Bottomline, lenders use your credit SCORES to make loan decisions. Not your credit reports. The details in your credit reports are like the exam questions and your SCORES are the final grade you get. This grade or number is what lenders, bank loan officers, and creditors, will use to approve or disapprove your loan requests or to set your loan interest rates to every type of loan request – mortgage Loans, auto loans, personal loans, credit cards, etc. If you’re on a job hunt, a potential employer may perform a credit check to see if you are financially responsible. Problem is, you’ll need to pay each credit bureau for the privilege of seeing your scores. Your scores are NOT included in your free annual credit report (aka free credit report gov). Fortunately there are services like the ones listed in the chart below which can help you obtain a free credit score.

Offer Name: Our Rating:
Free Credit Scores Received: Bureaus Monitored: Trial Period: Benefits:

See Offer

All 3 Scores:
TransUnion
Equifax
Experian
TransUnion
Equifax
Experian
Free 7-day Trial All Free 3 Credit Scores.
3 Bureau Credit Monitoring.

See Offer

All 3 Scores:
TransUnion
Equifax
Experian
TransUnion
Equifax
Experian
Free 7-day Trial All Free 3 Credit Scores.
3 Bureau Credit Monitoring.

See Offer

Equifax Credit Score TransUnion
Equifax
Experian
Free 7-day Trial Free Credit Score.
3 Bureau Credit Monitoring.

See Offer

Single Credit Score TransUnion
Equifax
Experian
Free 7-day Trial Free Credit Score.
3 Bureau Credit Monitoring.

See Offer

Single Credit Score TransUnion
Equifax
Experian
Free 7-day Trial Free Credit Score. $1 Credit Report.
3 Bureau Credit Monitoring.

See Offer

Single Credit Score TransUnion
Equifax
Experian
Free 7-day Trial Free Credit Score.
3 Bureau Credit Monitoring.

See Offer

Single Credit Score TransUnion
Equifax
Experian
Free 7-day Trial Free Credit Score From TransUnion.
3 Bureau Credit Monitoring.

THIS NOTICE IS REQUIRED BY LAW. Read more at FTC.GOV. You have the right to a free credit report from AnnualCreditReport.com or 8773228228, the ONLY authorized source under federal law

Credit Reports and Credit Scores. What’s the difference?

A credit score is a score based on the information on your credit report. Using unique algorithms to calculate your score. Information such as punctuality of payment such as mortgage loan payments, credit card monthly payments, auto loan payments, etc. Other factors which go into the calculation include the total ratio of debt versus the amount of credit limit you have. ex: You have a credit card where the credit limit is $10,000. Your debt balance is around $3000+. (You still have the ability to spend $7000 on this particular credit card}. What you don’t want to do is to max out on that credit. These factors can influence your credit scores. Length of your credit history is also a factor. The longer you credit history, the better. The size of your credit limits is also a factor. In the US, the a FICO credit score is well known. It utilizes it’s own unique mathematical algo to calculate your score. There are additionally different services that uses its own unique algo to calculate your score. Beacon, Empirica, just to name a few. FICO scores vary from 300-850 wherein a score under 600 is considered “bad” while a score above 720 is considered “good”. Other scores have a different number range and hence a different figure for what’s considered good or bad.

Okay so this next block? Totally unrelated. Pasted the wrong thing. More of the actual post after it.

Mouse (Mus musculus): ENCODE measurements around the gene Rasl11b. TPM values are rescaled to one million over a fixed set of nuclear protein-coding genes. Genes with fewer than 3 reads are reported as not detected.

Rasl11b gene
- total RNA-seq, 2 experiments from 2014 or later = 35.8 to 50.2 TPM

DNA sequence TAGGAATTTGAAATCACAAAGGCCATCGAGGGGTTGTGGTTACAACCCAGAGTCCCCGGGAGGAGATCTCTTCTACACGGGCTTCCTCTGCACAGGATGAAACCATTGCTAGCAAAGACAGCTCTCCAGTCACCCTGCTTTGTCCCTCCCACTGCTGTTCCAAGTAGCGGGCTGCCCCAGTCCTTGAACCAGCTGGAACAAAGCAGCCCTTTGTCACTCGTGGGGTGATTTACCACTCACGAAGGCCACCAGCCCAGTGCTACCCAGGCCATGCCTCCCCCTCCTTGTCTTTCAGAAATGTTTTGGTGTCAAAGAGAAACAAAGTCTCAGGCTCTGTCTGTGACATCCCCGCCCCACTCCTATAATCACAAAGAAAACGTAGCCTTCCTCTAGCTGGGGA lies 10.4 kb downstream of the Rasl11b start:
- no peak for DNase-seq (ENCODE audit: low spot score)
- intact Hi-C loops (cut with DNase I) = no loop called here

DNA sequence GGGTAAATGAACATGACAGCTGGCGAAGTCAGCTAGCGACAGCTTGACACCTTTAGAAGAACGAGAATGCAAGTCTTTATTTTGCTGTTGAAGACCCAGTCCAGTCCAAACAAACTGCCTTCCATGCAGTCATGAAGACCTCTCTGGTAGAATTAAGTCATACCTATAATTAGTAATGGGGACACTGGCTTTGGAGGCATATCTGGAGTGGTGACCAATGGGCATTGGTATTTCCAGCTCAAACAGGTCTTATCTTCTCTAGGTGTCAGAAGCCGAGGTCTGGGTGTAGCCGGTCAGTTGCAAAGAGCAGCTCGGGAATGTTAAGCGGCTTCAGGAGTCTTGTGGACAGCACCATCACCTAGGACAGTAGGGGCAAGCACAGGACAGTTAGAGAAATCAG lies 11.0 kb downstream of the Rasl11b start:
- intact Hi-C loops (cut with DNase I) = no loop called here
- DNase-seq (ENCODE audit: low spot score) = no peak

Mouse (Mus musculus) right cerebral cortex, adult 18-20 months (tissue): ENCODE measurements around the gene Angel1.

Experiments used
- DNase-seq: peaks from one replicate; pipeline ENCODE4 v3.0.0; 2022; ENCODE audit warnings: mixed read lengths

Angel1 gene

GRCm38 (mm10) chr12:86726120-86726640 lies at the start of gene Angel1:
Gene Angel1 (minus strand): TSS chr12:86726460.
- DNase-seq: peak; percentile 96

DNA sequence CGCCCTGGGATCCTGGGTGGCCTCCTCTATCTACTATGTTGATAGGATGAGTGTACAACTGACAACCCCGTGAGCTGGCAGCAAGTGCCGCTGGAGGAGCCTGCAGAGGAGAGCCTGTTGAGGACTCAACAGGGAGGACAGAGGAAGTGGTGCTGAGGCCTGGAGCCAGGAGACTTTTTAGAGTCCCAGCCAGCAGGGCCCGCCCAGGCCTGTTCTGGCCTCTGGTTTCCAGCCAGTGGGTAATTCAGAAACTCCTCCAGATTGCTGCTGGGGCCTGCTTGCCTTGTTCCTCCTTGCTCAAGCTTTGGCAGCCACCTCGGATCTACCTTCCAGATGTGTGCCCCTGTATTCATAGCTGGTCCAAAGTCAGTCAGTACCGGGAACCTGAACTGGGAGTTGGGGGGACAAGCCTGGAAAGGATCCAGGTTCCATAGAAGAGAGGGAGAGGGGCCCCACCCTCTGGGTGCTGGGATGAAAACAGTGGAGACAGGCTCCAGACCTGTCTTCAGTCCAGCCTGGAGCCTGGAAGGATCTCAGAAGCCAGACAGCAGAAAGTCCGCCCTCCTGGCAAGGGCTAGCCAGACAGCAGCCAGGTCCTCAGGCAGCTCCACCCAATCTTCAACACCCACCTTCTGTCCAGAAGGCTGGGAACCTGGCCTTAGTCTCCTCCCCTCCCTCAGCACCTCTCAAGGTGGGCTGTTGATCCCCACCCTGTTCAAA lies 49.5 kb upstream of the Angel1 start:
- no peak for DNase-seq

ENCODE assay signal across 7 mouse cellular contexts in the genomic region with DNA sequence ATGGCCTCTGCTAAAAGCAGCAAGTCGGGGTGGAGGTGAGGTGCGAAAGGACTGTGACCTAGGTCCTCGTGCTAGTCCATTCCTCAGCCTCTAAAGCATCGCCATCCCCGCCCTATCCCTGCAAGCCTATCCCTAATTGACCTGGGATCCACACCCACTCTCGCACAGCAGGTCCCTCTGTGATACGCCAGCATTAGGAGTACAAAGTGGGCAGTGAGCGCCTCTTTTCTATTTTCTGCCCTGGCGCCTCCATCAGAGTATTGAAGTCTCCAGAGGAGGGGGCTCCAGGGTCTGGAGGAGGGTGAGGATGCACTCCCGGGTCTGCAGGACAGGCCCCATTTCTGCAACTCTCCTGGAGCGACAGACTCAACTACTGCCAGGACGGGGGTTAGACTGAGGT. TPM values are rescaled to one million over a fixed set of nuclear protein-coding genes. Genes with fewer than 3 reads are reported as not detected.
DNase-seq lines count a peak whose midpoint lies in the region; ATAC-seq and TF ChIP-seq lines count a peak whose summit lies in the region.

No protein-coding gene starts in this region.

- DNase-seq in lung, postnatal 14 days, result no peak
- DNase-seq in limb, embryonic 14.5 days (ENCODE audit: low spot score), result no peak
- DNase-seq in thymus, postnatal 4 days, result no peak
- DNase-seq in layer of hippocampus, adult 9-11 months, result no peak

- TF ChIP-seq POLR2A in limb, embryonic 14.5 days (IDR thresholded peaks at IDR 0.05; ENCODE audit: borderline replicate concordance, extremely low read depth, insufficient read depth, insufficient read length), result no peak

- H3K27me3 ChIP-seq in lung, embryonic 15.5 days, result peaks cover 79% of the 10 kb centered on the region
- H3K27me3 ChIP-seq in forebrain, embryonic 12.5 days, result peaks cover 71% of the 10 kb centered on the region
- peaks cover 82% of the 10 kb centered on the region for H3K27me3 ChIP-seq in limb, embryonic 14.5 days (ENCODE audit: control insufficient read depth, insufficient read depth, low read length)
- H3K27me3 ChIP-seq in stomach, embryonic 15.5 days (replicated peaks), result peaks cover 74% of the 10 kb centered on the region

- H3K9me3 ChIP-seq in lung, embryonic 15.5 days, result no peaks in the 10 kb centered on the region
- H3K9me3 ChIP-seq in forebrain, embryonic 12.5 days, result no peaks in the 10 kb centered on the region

Credit reports on the otherhand contain the detailed transactions that go into figuring out your credit scores. Lenders may quickly peruse your credit reports especially if you have a bad score to point out why your scores are bad. But they ultimately will rely on your scores to set loan interest rates, approve or deny you credit, etc. They do not actually calculate your scores. They leave that to the aforementioned services and their algos. Potential employers, landlords, etc often utilize your scores as well. Not just lenders. But your free annual credit report from does NOT include your scores. Several firms – usually credit monitoring services and identity theft protection services – will often provide your credit scores during their free trial offer period. You can also purchase your scores individually from each of the 3 major credit bureaus – TransUnion, Equifax, and Experian.

Does subscribing to credit monitoring services make sense?

Consider these facts: Over 1 in 10 americans will become a victim of identity theft or credit fraud. Average losses incurred are said to be over $5000 per individual. This is when you rely solely on paper statements to monitor your credit. On the otherhand, studies have shown how those who utilize credit monitoring services only reach losses of around 1/10th of that amount ($500+) because they’re quickly alerted to any fraudulent credit activity. And since pretty much all credit monitoring services have some sort of identity theft insurance in place (up to $1 million in some cases), any losses you’d incur from identity theft or credit fraud is quickly recovered.

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